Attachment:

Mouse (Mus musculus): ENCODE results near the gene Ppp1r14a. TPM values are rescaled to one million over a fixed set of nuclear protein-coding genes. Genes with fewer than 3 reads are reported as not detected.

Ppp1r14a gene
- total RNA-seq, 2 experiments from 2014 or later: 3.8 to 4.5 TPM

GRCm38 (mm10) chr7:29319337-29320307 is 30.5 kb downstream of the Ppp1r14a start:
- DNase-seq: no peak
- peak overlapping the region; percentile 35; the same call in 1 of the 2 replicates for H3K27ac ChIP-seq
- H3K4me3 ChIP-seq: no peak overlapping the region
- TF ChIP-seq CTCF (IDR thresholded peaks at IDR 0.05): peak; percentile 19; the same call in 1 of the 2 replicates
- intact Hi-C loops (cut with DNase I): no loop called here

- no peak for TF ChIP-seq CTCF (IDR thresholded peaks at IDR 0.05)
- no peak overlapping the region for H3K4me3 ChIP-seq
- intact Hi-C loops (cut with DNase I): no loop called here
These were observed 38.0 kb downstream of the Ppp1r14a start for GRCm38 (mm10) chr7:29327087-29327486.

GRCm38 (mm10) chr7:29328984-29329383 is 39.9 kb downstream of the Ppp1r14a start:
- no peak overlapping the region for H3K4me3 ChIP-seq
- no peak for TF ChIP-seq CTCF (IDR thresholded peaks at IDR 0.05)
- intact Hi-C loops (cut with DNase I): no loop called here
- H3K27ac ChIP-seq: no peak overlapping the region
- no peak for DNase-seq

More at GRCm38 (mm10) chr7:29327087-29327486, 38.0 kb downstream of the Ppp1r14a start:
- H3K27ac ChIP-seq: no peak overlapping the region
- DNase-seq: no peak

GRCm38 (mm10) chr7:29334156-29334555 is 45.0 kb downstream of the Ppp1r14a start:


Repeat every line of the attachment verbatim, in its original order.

Mouse (Mus musculus): ENCODE results near the gene Ppp1r14a. TPM values are rescaled to one million over a fixed set of nuclear protein-coding genes. Genes with fewer than 3 reads are reported as not detected.

Ppp1r14a gene
- total RNA-seq, 2 experiments from 2014 or later: 3.8 to 4.5 TPM

GRCm38 (mm10) chr7:29319337-29320307 is 30.5 kb downstream of the Ppp1r14a start:
- DNase-seq: no peak
- peak overlapping the region; percentile 35; the same call in 1 of the 2 replicates for H3K27ac ChIP-seq
- H3K4me3 ChIP-seq: no peak overlapping the region
- TF ChIP-seq CTCF (IDR thresholded peaks at IDR 0.05): peak; percentile 19; the same call in 1 of the 2 replicates
- intact Hi-C loops (cut with DNase I): no loop called here

- no peak for TF ChIP-seq CTCF (IDR thresholded peaks at IDR 0.05)
- no peak overlapping the region for H3K4me3 ChIP-seq
- intact Hi-C loops (cut with DNase I): no loop called here
These were observed 38.0 kb downstream of the Ppp1r14a start for GRCm38 (mm10) chr7:29327087-29327486.

GRCm38 (mm10) chr7:29328984-29329383 is 39.9 kb downstream of the Ppp1r14a start:
- no peak overlapping the region for H3K4me3 ChIP-seq
- no peak for TF ChIP-seq CTCF (IDR thresholded peaks at IDR 0.05)
- intact Hi-C loops (cut with DNase I): no loop called here
- H3K27ac ChIP-seq: no peak overlapping the region
- no peak for DNase-seq

More at GRCm38 (mm10) chr7:29327087-29327486, 38.0 kb downstream of the Ppp1r14a start:
- H3K27ac ChIP-seq: no peak overlapping the region
- DNase-seq: no peak

GRCm38 (mm10) chr7:29334156-29334555 is 45.0 kb downstream of the Ppp1r14a start: